SALT LAKE CITY -- Karen Conder is a former fourth grade teacher, and now a special needs specialist with the Utah Parent Teachers Association (PTA).
She spearheaded a new resolution in favor of supporting the success of students with disabilities to the National PTA, and it passed .
“My resolution is high expectations for students with disabilities; that is basically saying we should expect and give these students with disabilities a chance to accomplish as much as they can,” explained Conder, one week after her resolution passed at the National PTA meeting in New Orleans.
“We should give them the tools, the accommodations and things they need to go as far as they can," she said. "The Utah State Board of Education’s Special Education Department identified some of the reasons there is a big gap between students with disabilities and students without disabilities when it comes to their test scores.
One of the areas they identified was "high expectations.”
Conder has experienced this first hand. She has raised three children, and two of them have disabilities.
The younger son, 22-year-old Peter has autism and her oldest son, Trevin, has Asperger’s Syndrome. Her daughter, Alice does not have special needs.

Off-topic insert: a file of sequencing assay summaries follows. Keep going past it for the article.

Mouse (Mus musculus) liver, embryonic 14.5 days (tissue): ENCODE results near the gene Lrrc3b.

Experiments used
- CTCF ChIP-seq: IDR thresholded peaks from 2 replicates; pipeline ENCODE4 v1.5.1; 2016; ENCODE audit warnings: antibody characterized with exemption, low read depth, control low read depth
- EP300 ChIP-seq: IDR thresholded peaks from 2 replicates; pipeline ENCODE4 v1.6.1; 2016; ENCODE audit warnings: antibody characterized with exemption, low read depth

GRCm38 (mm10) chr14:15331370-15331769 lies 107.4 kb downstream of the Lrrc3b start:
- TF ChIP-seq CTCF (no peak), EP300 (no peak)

Peter pointed out to his mother once, that his siblings and his name make the acronym for P-T-A, Peter, Trevin, and Alice. Conder proudly said, Peter is clever that way.
“Sometimes people don’t give them the opportunities because they maybe don’t think they can accomplish as much,” explained Conder. “If everyone has higher expectations, including parents, teachers and the students themselves, then they will be able to go further."
"Sometimes it’s the parents that don’t have high expectations too," Conder continued. "I have had situations where I didn’t think my son (Peter) could accomplish something, and a teacher said, ‘no he can do this we are going to go ahead and do it.’”
Conder had to admit the teacher was right. The challenge to succeed was good for her son Peter.
Conder has seen lower expectations set at Utah schools for students like her children, Peter and Trevin.
She knew she wanted to make a change, but what she did not expect was nearly all the National PTA members to agree.
However, after two years of research and collaboration with special needs student committees, advisors, state education data, and Utah PTA teamwork, her resolution passed the National PTA board 470 to 19.
“We want people to have higher expectations for these students, and we want them to have the opportunity to accomplish as much as they can,” Conder said. “It feels like progress. It makes me hopeful for others students, my son has graduated, but it makes me hopeful for those students who are currently in school that they will have a positive experience and it will open doors for them to do more things.”
To learn more about Conder’s and her team’s resolution please click through the links below.
National PTA Resolution. (proposed version, updated final version coming soon)
What does a National PTA resolution mean?